I cleaned it, regreased parts and gave it a new faceplate.
He doesn't need new belts. It just didn't fit in my audio rack when writing this blog so had to wait a while in storage. Furthermore, it works perfectly, only the VU meter acted strangely in the video.


Below some diagrams, no more exploded views, but clearly illustrated.

The electrical schematic is also something to look at. They often come in handy.

I also have the beautiful Akai 1710W!


Akai 1710W
Akai 1710W

Here's the whole device, it still looks good for its age of over 50 years old. Polishing it once wouldn't hurt. 

I got this from an acquaintance together with an 8-Track recorder. It's not working at the moment and I'll have to sit down for it again, because it's a tape recorder on vacuum tubes.

Here's an impression (taken from the internet) of what it looks like in all its glory. Its sound quality doesn't seem to be bad. Recording music from the device is not recommended. This model also has a built-in amplifier and speakers!
The speakers are in the side, with the metal plates that you see you can direct the sound.




I've taken it apart for inspection before, but didn't have much time and lacked experience, so it's in storage for now. Still, I am confident that I will get it resolved, I have already read a lot about the model on the internet, parts are also available.

Here I present to you the vacuum tubes!

When I put the voltage on I see the tubes glow, this is good news!
I also hear the loudspeakers creak a bit, which means that they also work.
The engine does not start, I do not remember the state of the mechanism and the belts.

It's also very dusty inside, I'll have to give it a good clean.
The best is yet to come, you won't see this until I turn off the light.







'Ahum'  Here I present you the vacuum tubes again!

A big difference when you see them now. Although I didn't edit the photo, I did adjust my camera settings to it. For example, taking the photo took 15 seconds. This allows you to capture more light than with a normal photo. If they really glowed that bright, I'd take cover. The blue light you see is electrons shooting from the cathode to the anode. You literally see the electricity flowing.

Because this device is older than the one shown above, the manual is again full of extensive illustrations. I'm not even showing them all here.

If you are interested in manuals, I  recommend HiFi Engine. You have to create an account but this costs nothing, you will find manuals for almost all old devices as well as new ones here. I got almost all my manuals from there.

The Philips N4506 above, N4420 to the left and the N4504 to the right.
The Philips N4506 above, N4420 to the left and the N4504 to the right.

Enough about my Akai collection, I've tinkered with tape recorders in the past. Here a stack of three almost identical Philips machines.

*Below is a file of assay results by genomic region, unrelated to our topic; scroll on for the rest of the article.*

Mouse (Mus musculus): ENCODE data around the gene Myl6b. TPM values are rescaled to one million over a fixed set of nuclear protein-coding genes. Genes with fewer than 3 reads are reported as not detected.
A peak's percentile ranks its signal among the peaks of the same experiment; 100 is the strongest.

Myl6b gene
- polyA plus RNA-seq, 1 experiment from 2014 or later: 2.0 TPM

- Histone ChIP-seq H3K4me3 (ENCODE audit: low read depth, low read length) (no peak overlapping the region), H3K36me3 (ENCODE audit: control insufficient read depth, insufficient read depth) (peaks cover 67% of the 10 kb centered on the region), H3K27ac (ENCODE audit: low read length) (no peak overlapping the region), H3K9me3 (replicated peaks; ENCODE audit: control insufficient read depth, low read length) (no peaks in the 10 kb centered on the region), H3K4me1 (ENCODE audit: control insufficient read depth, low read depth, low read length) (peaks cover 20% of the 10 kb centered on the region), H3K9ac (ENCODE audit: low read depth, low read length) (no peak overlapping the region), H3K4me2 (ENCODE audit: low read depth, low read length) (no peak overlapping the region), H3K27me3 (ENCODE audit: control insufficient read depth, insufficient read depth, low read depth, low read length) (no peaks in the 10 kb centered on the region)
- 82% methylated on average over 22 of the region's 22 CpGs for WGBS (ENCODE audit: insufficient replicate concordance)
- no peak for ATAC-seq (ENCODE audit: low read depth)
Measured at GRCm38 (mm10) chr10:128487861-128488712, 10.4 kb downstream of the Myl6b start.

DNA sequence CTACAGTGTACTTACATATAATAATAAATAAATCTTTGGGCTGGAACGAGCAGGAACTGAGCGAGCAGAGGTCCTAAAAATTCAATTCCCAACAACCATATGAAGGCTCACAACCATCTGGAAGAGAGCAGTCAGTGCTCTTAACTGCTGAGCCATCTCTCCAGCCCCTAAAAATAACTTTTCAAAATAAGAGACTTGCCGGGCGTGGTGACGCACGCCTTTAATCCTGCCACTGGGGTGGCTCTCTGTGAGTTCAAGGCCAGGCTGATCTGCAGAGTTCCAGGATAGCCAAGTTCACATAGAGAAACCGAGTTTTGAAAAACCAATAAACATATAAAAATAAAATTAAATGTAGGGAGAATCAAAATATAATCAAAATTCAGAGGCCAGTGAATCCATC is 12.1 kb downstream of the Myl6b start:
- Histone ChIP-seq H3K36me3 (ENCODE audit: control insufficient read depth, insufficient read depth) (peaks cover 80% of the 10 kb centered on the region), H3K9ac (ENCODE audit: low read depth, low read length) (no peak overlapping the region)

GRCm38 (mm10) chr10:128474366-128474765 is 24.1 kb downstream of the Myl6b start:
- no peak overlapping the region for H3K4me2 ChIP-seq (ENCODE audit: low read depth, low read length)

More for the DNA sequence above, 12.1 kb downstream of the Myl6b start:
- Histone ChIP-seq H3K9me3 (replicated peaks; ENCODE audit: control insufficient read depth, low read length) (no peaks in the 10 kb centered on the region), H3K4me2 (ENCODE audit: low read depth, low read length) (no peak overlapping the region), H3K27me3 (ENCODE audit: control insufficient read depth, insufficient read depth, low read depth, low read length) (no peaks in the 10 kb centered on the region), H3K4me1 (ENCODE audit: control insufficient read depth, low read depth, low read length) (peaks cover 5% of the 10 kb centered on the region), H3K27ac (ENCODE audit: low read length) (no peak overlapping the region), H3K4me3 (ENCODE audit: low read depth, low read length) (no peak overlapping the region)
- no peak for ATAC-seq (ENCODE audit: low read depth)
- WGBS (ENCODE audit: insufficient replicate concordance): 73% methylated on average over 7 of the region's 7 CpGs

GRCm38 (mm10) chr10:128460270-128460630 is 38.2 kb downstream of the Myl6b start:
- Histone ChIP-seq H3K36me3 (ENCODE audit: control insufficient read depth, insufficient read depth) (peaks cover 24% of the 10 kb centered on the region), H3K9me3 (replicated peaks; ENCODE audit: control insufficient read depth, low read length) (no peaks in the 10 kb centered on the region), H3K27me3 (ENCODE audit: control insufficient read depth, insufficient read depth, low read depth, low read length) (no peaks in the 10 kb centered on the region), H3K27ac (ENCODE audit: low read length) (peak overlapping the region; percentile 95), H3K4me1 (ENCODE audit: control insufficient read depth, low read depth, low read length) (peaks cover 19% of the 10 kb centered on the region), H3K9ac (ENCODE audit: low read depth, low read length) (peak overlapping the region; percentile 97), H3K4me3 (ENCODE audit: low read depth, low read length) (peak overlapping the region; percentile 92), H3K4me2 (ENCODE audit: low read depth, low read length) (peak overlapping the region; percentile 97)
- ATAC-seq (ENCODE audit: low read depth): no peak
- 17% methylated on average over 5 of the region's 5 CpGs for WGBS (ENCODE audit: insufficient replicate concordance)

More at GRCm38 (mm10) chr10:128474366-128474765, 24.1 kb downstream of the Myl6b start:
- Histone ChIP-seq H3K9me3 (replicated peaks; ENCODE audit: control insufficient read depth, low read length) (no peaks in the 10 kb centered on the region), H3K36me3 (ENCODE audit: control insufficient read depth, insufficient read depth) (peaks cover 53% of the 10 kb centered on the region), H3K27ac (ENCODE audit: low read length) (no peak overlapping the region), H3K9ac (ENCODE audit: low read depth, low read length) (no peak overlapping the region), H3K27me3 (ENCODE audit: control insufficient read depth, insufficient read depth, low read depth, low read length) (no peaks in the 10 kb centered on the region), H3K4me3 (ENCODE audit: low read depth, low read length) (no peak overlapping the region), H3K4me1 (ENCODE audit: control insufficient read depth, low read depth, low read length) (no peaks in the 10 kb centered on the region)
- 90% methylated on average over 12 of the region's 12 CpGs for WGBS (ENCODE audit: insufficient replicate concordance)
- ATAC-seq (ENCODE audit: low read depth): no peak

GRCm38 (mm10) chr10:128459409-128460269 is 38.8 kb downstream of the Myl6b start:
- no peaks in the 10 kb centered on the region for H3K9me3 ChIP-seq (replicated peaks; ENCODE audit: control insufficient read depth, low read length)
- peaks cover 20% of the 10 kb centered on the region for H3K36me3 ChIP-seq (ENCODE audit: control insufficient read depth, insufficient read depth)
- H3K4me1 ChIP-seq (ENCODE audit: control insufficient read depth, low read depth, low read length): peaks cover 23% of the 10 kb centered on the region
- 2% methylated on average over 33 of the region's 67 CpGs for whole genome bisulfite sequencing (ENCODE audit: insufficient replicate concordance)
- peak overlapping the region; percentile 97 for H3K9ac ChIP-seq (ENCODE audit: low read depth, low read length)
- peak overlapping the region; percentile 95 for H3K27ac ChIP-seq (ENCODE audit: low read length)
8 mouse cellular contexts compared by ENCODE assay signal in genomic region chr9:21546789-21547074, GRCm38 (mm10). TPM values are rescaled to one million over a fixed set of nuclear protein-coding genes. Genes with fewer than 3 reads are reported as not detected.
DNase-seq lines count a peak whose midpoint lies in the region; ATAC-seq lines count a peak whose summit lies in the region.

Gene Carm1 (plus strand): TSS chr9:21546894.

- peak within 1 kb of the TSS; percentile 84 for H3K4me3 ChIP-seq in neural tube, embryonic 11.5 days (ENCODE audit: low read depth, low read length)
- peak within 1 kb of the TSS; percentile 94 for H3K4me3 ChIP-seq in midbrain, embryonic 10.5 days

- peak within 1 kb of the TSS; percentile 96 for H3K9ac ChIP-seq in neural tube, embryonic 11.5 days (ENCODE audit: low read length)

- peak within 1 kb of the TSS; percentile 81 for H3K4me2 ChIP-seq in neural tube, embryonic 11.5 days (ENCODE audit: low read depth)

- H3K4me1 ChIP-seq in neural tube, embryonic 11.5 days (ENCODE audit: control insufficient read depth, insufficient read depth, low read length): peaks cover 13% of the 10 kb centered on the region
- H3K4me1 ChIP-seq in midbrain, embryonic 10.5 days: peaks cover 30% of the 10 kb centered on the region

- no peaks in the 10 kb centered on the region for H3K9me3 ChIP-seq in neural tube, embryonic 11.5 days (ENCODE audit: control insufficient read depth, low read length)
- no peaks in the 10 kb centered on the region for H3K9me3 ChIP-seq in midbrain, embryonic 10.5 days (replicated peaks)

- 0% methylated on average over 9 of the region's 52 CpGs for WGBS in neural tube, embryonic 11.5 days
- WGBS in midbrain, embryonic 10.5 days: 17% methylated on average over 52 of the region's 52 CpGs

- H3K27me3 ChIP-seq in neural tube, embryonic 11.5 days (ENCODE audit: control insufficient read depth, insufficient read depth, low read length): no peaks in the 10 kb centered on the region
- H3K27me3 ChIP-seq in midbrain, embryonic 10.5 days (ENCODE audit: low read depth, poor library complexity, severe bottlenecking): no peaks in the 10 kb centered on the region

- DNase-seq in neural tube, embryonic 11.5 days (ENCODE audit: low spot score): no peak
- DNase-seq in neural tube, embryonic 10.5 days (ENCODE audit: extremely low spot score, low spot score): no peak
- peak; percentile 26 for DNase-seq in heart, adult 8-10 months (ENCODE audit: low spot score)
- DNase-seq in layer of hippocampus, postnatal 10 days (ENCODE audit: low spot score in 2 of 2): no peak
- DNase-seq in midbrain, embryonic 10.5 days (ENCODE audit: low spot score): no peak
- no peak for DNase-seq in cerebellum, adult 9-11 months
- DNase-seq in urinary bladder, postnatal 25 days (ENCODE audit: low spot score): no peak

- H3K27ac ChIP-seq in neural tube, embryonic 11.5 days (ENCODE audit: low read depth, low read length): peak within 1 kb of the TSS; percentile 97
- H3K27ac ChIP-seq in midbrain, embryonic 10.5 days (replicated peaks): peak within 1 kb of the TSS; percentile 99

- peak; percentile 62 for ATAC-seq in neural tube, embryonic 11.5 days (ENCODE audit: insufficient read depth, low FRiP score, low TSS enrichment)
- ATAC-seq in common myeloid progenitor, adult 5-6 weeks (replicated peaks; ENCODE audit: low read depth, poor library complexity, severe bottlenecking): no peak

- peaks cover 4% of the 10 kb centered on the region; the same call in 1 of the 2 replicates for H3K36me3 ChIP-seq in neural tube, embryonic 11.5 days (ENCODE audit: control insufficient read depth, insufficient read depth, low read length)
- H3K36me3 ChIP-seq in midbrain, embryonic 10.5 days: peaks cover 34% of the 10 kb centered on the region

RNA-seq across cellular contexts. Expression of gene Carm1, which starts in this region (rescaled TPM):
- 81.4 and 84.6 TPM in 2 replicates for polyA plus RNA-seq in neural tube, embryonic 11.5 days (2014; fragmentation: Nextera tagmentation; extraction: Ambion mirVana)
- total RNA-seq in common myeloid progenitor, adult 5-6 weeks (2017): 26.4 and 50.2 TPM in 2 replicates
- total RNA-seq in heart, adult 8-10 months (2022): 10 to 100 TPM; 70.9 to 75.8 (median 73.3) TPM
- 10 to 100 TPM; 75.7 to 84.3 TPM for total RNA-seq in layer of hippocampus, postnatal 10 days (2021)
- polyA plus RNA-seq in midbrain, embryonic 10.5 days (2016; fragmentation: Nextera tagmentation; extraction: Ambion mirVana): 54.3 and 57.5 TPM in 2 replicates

I took the photo when I went to a good friend to try to get one to work. At least I had enough donors.

The result. The N4504 in newfound glory.


Below a little bit about the reels.

Plastic coils with a new coating.

Metal coil, I took it apart and gave it different coatings.

I often give tapes an extra treatment, take them apart if possible and clean them. Finally, I give some a nice coating. Some people would think it would be a shame that I 'mess up' rather special tapes, but I don't care about that. Besides, I don't destroy everything precious, I just make it more beautiful ;)

I prefer metal tapes. These are just hard to get and expensive. I started a barter with the same knowledge, he gives me metal tapes when he gets them, I give him good plastic tapes in return.


To conclude, I will return to the 10" tapes. You have them in all kinds of formats, but for the 10" tapes you need a different tape recorder. These also require a special adapter. Below are some 10" tape recorders.

I don't know if I'll ever go for that size tape recorder. They are incredibly expensive to buy, parts are expensive, reels are expensive, tape is expensive, even the adapter is unnecessarily expensive! I suspect that the price is being scaled up on many things because there is always demand for them.

After all, they are an eye-catcher! It is one of the largest audio devices ever released for home use. The playback time of a single tape can be up to 6 hours at normal playback speed. But this doubles at the lowest speed, although the quality is no longer suitable for music recordings.

The quality of the machines is often very good, if they are well maintained.
The playback quality is also certainly worth talking about, if you use a well-calibrated device in combination with well-recorded tapes, sound is difficult to distinguish from digital.

For now I'll leave it at that, Below a link to the information page of the tape recorder, here I go into a lot more detail about the operation and operation of the device, as well as tips to keep it in good condition.

Thank you for reading!